Document Type

Honors Project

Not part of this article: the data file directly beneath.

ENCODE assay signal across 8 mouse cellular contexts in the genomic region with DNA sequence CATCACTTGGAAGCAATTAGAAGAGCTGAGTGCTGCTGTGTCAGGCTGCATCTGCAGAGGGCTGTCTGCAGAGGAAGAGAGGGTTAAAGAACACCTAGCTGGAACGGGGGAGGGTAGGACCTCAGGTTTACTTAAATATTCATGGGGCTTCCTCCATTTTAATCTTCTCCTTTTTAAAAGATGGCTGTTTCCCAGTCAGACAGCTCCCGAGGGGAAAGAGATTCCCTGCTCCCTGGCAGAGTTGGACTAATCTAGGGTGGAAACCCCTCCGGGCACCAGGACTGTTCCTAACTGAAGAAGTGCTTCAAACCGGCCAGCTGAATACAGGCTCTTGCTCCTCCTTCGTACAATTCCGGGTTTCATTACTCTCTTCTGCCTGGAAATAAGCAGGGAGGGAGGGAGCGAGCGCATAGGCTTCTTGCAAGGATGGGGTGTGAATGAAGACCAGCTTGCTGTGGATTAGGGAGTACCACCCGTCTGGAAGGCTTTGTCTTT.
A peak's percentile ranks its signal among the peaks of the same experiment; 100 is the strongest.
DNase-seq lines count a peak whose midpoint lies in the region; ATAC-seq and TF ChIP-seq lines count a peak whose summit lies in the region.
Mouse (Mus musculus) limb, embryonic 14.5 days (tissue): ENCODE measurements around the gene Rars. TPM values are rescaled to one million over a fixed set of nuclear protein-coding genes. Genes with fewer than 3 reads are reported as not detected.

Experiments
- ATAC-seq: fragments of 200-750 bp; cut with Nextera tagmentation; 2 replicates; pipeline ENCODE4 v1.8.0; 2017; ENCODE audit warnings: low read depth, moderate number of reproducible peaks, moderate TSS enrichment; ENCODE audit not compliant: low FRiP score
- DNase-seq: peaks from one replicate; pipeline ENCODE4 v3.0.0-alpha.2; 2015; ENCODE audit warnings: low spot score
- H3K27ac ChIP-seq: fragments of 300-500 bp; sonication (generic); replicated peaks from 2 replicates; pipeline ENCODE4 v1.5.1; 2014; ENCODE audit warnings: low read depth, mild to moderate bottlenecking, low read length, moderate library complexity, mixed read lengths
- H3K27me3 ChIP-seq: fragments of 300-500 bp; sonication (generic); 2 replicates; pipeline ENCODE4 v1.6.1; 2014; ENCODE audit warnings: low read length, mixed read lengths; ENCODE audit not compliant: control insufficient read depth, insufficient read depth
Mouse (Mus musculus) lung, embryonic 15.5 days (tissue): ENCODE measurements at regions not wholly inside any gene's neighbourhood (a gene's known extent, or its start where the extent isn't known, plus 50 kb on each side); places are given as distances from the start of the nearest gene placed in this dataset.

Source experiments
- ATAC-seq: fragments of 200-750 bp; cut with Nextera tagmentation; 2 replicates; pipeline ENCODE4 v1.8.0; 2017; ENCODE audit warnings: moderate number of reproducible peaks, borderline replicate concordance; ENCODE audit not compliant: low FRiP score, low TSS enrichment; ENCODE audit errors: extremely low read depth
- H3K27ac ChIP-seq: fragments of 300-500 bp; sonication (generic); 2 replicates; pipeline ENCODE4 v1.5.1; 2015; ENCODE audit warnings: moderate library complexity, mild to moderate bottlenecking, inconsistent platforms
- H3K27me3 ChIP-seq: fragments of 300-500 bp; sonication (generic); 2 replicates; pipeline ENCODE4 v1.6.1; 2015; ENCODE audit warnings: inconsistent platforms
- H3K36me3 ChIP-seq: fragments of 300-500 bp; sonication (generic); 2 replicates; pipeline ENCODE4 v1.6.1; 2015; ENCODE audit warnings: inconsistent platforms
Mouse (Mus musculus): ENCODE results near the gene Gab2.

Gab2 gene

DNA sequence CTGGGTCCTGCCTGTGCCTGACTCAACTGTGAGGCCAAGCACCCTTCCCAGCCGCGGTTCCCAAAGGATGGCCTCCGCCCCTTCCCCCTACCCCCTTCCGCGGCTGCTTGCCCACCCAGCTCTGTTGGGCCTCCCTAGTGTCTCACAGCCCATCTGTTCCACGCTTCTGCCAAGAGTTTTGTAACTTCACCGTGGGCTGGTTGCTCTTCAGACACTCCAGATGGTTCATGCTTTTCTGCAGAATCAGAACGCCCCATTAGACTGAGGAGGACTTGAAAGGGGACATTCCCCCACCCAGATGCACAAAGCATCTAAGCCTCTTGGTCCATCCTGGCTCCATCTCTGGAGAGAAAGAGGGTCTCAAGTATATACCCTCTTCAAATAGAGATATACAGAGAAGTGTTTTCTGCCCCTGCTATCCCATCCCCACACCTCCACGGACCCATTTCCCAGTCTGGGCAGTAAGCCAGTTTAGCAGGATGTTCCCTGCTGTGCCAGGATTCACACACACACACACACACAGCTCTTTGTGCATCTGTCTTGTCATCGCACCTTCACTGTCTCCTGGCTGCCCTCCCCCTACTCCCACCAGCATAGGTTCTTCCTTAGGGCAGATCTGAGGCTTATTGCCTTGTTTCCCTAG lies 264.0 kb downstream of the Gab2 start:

Ethnic diversity has historically created conflict in many nation-states throughout the globe. From the era of nation-state formation to the present, states have had various strategies for dealing with this diversity. These strategies can be divided into three distinct categories: assimilation, integration and pluralism. Because of the increasing strength and importance of the global indigenous peoples' movement, relations between states and indigenous peoples are transforming away from assimilationist models toward integration and symbolic support. Why would governments nominally or symbolically support programs to preserve and revive indigenous culture? To answer this question, I compare government support for intercultural-bilingual education programs in Peru and Guatemala. I find that both states have reached a state of institutional paralysis in their implementation of intercultural-bilingual education. A comparative historical overview of both countries finds that internal conflicts were turning points in the states' relationships with their indigenous peoples. Contention between the government and its populations resulted in transformation, either through co-optation or negotiation. Despite these distinct trajectories of change, both countries experience institutional paralysis when it comes to multicultural policy as a result of states' efforts to maintain their authority through law, in accordance with the bureaucratic nature of nation-states.



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